Amines - Nitriles (A-Level Chemistry)



A nitrile is an organic compound consisting of an alkyl group with a cyanide group (-CN) attached.

The cyanide group consists of a carbon and a nitrogen atoms linked by a triple covalent bond.

The lone pair of electrons on the N atom in the cyanide groups gives nitriles nucleophilic properties.

Nitrile Reactivity

Amine Formation

Aliphatic amines can be synthesised by the reduction of nitriles.

Nitriles can be reduced in three ways:

  • Using LiAlHâ‚„ – LiAlHâ‚„ is a strong reducing agent. First, LiAlHâ‚„ is added to a nitrile in dry ether or another non-aquous solvent. Some dilute acid is then added. The nitrile get reduced into a primary amine.
  • Using sodium metal – Nitriles can also be reduced to form a primary amine by reacting with sodium metal and ethanol.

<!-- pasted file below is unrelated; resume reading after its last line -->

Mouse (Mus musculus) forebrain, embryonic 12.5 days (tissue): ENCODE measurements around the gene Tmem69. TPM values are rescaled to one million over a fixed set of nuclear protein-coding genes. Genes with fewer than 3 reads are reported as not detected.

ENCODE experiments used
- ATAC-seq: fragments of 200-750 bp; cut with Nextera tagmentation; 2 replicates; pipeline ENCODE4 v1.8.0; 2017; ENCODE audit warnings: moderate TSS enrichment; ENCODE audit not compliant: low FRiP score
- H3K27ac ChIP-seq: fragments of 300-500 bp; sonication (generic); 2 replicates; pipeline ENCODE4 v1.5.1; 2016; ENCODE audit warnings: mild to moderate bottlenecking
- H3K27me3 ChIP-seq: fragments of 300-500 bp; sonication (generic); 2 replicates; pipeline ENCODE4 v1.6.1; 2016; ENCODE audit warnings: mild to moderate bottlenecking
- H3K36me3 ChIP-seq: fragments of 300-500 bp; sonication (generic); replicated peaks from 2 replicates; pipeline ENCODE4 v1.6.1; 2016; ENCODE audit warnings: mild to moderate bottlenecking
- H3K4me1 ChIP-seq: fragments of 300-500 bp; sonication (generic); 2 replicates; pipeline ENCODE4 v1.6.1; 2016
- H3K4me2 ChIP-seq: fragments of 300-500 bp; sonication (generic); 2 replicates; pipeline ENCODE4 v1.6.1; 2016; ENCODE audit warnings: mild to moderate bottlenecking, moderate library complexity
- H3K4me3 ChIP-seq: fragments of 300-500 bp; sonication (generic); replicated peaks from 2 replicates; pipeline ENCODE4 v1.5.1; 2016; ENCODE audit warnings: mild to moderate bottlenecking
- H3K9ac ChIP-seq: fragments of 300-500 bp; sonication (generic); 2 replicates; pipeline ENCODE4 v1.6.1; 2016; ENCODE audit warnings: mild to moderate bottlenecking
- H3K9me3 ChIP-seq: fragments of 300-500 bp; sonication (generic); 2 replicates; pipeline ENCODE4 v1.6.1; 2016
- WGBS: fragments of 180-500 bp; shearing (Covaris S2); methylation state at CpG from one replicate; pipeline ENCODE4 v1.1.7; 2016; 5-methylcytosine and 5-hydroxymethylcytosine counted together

• Catalytic Hydrogenation – Nitriles can also be reduced to primary amines by reacting them with hydrogen gas in the presence of a metal catalyst such as nickel or platinum. High temperatures and pressures are needed.

Due to the high cost of LiAlHâ‚„, catalytic hydrogenation is the preferred method in industry

Carboxylic Acid Formation

Carboxylic acids can be formed by hydrolysis of nitriles.

The nitrile is made to react with hydrochloric acid under reflux to form a carboxylic acid and ammonium chloride salt.

The carboxylic acid can then be distilled off.

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